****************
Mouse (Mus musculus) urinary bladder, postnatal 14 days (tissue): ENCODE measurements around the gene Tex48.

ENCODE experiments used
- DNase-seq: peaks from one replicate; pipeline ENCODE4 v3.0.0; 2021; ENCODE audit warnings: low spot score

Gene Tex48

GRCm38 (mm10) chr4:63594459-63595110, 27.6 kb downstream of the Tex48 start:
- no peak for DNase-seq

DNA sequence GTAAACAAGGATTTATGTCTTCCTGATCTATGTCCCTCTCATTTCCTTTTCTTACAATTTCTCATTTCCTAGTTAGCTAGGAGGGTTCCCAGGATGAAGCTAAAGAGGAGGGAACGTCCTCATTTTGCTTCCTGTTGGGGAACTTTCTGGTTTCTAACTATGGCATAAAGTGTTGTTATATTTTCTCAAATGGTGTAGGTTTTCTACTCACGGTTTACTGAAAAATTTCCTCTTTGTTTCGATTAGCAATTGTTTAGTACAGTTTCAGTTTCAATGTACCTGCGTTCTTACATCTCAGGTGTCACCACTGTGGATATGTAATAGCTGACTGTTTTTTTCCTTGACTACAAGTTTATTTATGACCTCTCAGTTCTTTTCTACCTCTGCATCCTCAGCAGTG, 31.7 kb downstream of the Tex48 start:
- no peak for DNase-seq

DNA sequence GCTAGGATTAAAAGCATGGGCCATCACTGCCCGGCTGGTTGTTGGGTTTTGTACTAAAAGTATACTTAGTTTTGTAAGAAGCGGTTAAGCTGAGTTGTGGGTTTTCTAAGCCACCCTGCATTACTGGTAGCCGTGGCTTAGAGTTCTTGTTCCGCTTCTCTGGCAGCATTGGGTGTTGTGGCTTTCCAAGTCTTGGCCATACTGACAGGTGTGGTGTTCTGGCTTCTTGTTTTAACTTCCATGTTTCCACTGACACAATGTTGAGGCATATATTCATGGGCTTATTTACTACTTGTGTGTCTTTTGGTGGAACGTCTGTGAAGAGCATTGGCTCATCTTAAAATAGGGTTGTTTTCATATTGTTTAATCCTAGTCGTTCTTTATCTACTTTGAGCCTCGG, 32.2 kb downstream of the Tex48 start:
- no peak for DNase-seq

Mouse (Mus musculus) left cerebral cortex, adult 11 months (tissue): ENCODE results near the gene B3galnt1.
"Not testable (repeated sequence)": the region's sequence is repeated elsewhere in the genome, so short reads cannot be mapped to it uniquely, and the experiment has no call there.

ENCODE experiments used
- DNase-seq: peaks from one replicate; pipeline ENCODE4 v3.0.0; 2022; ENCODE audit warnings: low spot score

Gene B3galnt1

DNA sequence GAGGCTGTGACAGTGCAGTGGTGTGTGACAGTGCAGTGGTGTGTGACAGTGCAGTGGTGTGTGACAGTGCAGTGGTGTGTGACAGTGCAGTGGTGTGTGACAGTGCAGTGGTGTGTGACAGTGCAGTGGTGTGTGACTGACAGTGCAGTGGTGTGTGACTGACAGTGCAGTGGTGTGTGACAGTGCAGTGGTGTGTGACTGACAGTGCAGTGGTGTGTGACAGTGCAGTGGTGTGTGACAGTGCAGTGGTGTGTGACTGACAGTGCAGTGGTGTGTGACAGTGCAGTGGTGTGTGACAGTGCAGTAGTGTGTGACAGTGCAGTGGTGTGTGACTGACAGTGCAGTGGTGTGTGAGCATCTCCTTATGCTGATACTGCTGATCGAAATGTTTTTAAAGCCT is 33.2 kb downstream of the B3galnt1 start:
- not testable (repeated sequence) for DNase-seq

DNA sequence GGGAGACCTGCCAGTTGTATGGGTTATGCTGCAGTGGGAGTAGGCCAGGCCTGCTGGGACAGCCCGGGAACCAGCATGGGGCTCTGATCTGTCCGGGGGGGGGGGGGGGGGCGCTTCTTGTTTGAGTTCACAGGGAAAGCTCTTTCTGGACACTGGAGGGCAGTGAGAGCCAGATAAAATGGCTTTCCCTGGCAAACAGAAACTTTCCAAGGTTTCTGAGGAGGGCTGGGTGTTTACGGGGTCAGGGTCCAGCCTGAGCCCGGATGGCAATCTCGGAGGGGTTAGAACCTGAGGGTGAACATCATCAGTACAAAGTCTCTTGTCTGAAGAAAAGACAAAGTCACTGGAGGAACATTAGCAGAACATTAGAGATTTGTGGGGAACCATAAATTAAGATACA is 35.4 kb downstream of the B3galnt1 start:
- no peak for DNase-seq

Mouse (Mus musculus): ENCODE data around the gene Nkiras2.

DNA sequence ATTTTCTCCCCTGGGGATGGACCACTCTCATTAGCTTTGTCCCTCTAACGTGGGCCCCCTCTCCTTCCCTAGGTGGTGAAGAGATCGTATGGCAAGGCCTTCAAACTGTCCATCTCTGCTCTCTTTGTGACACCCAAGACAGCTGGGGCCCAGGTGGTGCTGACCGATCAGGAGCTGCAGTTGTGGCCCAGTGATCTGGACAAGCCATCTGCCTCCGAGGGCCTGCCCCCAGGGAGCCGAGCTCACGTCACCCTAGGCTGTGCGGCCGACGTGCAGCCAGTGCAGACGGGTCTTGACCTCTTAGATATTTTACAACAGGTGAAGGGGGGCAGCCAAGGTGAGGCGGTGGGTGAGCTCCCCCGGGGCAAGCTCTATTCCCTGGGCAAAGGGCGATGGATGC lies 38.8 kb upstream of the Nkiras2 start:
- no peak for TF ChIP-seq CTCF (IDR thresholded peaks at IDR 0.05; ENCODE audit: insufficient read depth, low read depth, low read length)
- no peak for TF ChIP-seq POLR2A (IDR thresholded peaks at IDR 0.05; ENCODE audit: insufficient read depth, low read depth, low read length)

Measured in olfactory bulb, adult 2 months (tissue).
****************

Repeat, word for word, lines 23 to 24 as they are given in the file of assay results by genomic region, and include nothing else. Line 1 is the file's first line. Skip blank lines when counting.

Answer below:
- no peak for TF ChIP-seq POLR2A (IDR thresholded peaks at IDR 0.05; ENCODE audit: insufficient read depth, low read depth, low read length)

Measured in olfactory bulb, adult 2 months (tissue).